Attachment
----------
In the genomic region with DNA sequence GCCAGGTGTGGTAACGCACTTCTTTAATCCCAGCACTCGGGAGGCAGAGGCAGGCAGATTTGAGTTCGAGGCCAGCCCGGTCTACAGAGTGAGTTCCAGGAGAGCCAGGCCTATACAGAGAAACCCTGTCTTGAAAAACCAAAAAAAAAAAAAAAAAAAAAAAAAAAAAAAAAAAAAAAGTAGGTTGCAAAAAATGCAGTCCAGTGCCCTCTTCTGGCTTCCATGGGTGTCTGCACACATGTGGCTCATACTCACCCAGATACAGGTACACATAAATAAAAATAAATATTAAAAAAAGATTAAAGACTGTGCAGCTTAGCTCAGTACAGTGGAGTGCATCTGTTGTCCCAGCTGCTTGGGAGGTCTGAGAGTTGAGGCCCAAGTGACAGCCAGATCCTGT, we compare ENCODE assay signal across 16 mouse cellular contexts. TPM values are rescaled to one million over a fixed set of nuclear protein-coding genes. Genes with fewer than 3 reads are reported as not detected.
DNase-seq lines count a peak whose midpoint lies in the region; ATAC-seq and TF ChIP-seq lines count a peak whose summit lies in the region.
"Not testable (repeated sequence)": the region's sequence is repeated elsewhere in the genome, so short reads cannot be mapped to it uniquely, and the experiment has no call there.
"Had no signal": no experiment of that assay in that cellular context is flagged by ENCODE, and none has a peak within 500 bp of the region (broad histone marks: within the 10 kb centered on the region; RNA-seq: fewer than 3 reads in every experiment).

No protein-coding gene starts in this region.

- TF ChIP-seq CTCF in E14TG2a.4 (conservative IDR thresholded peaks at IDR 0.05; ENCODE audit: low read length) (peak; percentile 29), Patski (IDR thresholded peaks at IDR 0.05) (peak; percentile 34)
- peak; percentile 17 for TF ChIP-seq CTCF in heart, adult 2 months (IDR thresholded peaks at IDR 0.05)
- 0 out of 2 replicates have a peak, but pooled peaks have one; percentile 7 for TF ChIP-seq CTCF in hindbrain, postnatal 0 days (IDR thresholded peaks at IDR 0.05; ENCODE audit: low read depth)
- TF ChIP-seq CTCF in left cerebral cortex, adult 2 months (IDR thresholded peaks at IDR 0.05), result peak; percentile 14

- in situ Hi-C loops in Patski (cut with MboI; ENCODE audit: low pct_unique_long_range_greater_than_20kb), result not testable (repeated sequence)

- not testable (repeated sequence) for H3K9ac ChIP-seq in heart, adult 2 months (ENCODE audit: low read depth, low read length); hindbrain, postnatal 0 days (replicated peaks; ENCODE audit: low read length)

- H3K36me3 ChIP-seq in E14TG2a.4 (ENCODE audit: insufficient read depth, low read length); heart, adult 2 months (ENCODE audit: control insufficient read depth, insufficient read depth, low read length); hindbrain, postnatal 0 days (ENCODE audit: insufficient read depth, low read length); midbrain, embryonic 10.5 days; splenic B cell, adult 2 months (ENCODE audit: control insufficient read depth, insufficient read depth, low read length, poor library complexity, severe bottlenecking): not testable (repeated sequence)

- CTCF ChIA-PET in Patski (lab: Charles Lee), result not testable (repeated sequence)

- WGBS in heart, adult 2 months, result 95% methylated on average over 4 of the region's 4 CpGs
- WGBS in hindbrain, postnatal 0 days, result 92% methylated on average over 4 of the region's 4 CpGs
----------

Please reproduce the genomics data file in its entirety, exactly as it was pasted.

In the genomic region with DNA sequence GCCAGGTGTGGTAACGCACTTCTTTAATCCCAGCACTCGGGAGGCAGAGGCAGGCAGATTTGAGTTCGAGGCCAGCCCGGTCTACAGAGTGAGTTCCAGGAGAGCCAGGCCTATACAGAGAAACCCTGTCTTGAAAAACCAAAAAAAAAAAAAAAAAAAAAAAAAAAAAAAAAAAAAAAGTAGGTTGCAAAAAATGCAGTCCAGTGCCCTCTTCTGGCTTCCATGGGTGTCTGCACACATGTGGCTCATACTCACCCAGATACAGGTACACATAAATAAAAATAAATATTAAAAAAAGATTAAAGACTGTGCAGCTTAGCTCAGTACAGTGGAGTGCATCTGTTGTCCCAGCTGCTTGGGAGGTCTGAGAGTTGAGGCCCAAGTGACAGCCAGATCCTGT, we compare ENCODE assay signal across 16 mouse cellular contexts. TPM values are rescaled to one million over a fixed set of nuclear protein-coding genes. Genes with fewer than 3 reads are reported as not detected.
DNase-seq lines count a peak whose midpoint lies in the region; ATAC-seq and TF ChIP-seq lines count a peak whose summit lies in the region.
"Not testable (repeated sequence)": the region's sequence is repeated elsewhere in the genome, so short reads cannot be mapped to it uniquely, and the experiment has no call there.
"Had no signal": no experiment of that assay in that cellular context is flagged by ENCODE, and none has a peak within 500 bp of the region (broad histone marks: within the 10 kb centered on the region; RNA-seq: fewer than 3 reads in every experiment).

No protein-coding gene starts in this region.

- TF ChIP-seq CTCF in E14TG2a.4 (conservative IDR thresholded peaks at IDR 0.05; ENCODE audit: low read length) (peak; percentile 29), Patski (IDR thresholded peaks at IDR 0.05) (peak; percentile 34)
- peak; percentile 17 for TF ChIP-seq CTCF in heart, adult 2 months (IDR thresholded peaks at IDR 0.05)
- 0 out of 2 replicates have a peak, but pooled peaks have one; percentile 7 for TF ChIP-seq CTCF in hindbrain, postnatal 0 days (IDR thresholded peaks at IDR 0.05; ENCODE audit: low read depth)
- TF ChIP-seq CTCF in left cerebral cortex, adult 2 months (IDR thresholded peaks at IDR 0.05), result peak; percentile 14

- in situ Hi-C loops in Patski (cut with MboI; ENCODE audit: low pct_unique_long_range_greater_than_20kb), result not testable (repeated sequence)

- not testable (repeated sequence) for H3K9ac ChIP-seq in heart, adult 2 months (ENCODE audit: low read depth, low read length); hindbrain, postnatal 0 days (replicated peaks; ENCODE audit: low read length)

- H3K36me3 ChIP-seq in E14TG2a.4 (ENCODE audit: insufficient read depth, low read length); heart, adult 2 months (ENCODE audit: control insufficient read depth, insufficient read depth, low read length); hindbrain, postnatal 0 days (ENCODE audit: insufficient read depth, low read length); midbrain, embryonic 10.5 days; splenic B cell, adult 2 months (ENCODE audit: control insufficient read depth, insufficient read depth, low read length, poor library complexity, severe bottlenecking): not testable (repeated sequence)

- CTCF ChIA-PET in Patski (lab: Charles Lee), result not testable (repeated sequence)

- WGBS in heart, adult 2 months, result 95% methylated on average over 4 of the region's 4 CpGs
- WGBS in hindbrain, postnatal 0 days, result 92% methylated on average over 4 of the region's 4 CpGs